Face your other worlds

My first trip abroad was exciting. I went a third of the way around the world. I crossed an ocean. I met people who I could not understand. And yet I was right at home. It did not occur to me to be afraid. I walked around like I knew the place. I was nine years old.

And people accepted me there at that age too. They seemed to let me go where I wanted to. They smiled and even spoke some English. I thought of it as a different type of the place I lived.

Adults do not easily endeavor to travel to strange worlds.

They have a difficult time acclimating. They are not always welcomed like children.
In new places notice the differences instead of the similarities. As a child that was intriguing and fun. As an adult it can be scarier. Finding yourself in a place where people think and act in unfamiliar ways can be a shock.

In the next installment of the ShadowRay series I am writing, Runa Walker will experience this. I wanted to introduce my readers to this new world as Runa sees it for the first time. It’s a surreal feeling. It’s like a fish being drawn out of water. You may feel you can’t breathe. There were plenty of times I felt that way. I thought the best way to do some world building was to attach the reader’s view to another person experiencing it for the first time. It always helps to go to new places with someone else. Either way, we choose how to take the experience.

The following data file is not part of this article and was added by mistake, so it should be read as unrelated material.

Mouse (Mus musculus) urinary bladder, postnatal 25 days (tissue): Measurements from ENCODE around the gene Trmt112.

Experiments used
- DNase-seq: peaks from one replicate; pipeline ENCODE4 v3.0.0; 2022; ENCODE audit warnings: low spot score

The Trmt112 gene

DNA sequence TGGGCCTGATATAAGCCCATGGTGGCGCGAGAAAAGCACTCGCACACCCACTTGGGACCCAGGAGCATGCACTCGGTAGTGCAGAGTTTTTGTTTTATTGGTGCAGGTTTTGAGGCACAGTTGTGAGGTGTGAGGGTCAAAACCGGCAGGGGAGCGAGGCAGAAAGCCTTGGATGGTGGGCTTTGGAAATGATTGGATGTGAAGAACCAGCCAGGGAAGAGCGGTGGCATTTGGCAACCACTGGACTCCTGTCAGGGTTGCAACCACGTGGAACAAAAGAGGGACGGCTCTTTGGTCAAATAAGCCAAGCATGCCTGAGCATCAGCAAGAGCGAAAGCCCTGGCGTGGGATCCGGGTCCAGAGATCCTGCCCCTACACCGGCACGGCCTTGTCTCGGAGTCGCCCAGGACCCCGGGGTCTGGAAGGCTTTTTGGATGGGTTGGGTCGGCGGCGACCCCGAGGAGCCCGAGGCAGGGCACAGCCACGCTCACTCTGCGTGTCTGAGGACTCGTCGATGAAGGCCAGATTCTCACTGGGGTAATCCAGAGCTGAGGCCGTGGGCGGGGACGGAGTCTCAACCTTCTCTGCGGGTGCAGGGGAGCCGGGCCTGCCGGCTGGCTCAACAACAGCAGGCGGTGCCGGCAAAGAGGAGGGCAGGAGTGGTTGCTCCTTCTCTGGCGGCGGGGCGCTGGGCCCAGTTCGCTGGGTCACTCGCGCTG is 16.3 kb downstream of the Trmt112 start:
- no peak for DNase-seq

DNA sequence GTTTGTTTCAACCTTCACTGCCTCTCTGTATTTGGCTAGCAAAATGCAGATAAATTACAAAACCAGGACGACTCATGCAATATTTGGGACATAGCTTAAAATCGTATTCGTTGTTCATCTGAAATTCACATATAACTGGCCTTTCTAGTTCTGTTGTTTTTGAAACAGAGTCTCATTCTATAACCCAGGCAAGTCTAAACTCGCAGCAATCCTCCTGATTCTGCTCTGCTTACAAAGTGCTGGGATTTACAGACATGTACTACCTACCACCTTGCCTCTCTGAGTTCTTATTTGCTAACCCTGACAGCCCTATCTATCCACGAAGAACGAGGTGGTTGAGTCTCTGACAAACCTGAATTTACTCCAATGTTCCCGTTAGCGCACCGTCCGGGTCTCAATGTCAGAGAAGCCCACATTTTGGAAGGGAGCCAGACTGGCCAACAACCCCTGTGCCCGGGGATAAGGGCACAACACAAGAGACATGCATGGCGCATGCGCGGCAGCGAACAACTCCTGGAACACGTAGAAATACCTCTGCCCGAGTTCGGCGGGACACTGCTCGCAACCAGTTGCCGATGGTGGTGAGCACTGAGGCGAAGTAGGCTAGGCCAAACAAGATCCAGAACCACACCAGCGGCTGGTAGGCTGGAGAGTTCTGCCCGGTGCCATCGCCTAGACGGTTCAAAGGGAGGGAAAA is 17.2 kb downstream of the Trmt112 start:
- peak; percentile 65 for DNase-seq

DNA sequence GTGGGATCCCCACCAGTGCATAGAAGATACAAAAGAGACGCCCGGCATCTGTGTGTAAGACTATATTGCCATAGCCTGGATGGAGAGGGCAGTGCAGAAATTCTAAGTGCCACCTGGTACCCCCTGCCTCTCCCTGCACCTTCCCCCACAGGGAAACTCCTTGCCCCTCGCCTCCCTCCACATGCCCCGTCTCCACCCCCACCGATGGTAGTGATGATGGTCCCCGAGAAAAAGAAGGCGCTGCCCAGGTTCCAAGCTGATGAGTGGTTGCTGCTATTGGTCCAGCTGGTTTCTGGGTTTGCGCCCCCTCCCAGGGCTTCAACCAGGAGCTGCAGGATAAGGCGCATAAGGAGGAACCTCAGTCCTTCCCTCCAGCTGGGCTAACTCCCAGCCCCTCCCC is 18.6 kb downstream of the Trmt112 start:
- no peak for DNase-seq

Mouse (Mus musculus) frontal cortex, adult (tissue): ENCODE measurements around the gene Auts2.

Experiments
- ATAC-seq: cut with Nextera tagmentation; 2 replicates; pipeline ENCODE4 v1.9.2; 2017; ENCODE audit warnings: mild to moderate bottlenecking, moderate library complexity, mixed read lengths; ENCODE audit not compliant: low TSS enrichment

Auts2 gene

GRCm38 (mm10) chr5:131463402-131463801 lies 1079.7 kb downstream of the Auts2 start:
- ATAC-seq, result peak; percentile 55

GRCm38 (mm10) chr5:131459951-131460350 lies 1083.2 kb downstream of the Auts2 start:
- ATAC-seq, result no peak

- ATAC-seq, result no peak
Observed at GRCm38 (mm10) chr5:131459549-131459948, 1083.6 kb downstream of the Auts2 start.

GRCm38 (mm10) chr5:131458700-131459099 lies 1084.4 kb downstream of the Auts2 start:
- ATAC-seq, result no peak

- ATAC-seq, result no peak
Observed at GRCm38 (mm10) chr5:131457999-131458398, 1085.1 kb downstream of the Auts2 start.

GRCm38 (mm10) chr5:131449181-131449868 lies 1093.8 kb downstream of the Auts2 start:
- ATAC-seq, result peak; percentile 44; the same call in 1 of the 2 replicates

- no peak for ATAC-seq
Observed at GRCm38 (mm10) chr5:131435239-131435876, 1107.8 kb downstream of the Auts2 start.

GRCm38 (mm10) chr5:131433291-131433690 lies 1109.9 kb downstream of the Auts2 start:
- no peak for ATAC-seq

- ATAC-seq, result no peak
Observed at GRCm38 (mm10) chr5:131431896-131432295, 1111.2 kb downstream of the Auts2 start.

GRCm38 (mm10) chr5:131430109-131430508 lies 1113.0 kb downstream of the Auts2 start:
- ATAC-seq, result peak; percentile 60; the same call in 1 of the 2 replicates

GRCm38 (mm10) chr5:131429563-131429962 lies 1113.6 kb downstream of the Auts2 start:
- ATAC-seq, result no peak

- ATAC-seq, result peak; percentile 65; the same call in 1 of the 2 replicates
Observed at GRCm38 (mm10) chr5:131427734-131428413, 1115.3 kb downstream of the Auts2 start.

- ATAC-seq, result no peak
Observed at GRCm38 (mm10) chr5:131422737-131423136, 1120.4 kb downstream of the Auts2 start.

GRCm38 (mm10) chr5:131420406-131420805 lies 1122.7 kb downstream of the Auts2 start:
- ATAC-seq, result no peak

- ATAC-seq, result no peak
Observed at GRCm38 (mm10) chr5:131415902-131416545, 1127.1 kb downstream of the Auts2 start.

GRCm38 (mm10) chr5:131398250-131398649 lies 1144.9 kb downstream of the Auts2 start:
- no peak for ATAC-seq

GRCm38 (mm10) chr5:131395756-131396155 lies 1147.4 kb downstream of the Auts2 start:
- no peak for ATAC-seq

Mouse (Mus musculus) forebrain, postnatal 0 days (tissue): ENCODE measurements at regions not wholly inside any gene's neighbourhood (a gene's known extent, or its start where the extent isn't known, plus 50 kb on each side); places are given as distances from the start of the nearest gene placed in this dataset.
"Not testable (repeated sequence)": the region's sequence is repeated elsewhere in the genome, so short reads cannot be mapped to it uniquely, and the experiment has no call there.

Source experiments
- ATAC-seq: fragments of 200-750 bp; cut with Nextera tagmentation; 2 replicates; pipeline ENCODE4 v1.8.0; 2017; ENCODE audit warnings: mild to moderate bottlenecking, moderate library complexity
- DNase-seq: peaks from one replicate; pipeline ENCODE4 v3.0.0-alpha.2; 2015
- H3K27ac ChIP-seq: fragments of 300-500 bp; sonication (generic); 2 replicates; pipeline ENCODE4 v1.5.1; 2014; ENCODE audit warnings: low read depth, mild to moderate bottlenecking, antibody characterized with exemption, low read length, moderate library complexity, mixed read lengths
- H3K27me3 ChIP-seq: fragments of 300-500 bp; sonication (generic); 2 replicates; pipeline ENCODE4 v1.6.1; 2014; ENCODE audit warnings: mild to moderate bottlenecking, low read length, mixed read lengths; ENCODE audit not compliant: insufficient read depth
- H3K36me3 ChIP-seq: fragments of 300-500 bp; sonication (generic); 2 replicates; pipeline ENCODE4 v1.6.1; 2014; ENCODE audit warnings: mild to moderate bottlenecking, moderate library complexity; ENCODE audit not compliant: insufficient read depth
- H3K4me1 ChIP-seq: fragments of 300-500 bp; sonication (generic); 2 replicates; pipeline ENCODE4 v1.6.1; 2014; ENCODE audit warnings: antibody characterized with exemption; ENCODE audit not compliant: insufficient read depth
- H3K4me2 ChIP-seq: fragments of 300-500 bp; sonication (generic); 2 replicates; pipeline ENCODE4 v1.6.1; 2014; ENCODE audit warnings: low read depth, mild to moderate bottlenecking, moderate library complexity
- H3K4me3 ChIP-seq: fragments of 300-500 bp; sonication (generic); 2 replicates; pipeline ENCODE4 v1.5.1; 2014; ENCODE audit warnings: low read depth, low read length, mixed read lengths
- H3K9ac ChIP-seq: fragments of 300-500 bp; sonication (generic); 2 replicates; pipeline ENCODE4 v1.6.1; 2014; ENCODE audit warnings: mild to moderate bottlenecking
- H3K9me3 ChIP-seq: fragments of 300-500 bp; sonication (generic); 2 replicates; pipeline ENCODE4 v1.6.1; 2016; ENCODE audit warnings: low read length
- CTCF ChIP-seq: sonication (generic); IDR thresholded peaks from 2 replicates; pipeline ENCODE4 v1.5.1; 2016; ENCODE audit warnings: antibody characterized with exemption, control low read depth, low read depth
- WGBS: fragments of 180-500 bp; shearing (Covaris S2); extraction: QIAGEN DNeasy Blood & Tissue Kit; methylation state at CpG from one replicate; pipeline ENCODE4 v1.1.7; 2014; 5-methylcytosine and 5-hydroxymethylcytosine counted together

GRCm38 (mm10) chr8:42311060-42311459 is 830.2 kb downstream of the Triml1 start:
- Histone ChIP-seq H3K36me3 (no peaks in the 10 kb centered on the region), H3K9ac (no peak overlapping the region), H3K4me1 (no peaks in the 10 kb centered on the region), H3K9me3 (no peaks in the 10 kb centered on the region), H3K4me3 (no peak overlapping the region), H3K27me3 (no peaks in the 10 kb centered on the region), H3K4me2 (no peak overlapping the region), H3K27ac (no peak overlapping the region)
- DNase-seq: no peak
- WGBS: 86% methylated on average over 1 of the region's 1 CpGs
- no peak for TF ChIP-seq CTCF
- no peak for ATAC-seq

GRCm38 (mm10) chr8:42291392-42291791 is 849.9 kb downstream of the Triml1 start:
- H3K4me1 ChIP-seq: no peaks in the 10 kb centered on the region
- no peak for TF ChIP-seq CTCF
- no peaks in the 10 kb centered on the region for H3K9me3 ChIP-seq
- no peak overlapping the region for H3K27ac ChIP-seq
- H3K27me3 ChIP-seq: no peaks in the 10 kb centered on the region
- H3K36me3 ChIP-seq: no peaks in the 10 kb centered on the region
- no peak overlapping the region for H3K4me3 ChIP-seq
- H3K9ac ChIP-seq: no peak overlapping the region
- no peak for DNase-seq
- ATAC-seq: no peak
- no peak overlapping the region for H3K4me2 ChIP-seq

All of us must decide how we want to see new worlds; if we see them. We can be like children in their excitement. We could be ready to act like natives and just explore. Or we could hide away until it’s over. We could avoid people and find every excuse to leave.

I would say there are three basic types of people. There are those who stay young at heart. They seem to enjoy all the world has. They take crazy risks and don’t look back. There are some who hide completely in their false sense of security. They never leave their Hobbit holes at all. Then there are most of us who are somewhere in between. We take small risks and find a few treasures in the process. But we will probably not walk blindly down a dark ally. I’m a cautious explorer like that now.

But when I did get lost at nine years old in that big foreign city, I didn’t panic. I found my bearings and walked ahead. I did not give up. I may have only been a child.  But that was to my advantage.  I had very little fear to hold me back. I found my way and survived it.

It is that same spirit I try to pull into my adult life when I find myself in unfamiliar surroundings. When there are situations my adult life can barely handle, I call on that lost boy to help me find the way. He is positive and he doesn’t know fear.

New worlds don’t have to be limited to traveling abroad. A new world could be a new job or a new relationship. It could be trying things right outside your front door. You could be joining a group of people. You could be working on a project and presenting it. Maybe your new world is a lonely one. Maybe it’s scary or just unfamiliar. But if you can meet it head on; you may find the experience fulfilling.

I try every day to be like that boy again. I will continue to explore and discover new places. Or at least write about them. Maybe if Runa Walker can face her other worlds in my books; perhaps I can face mine too.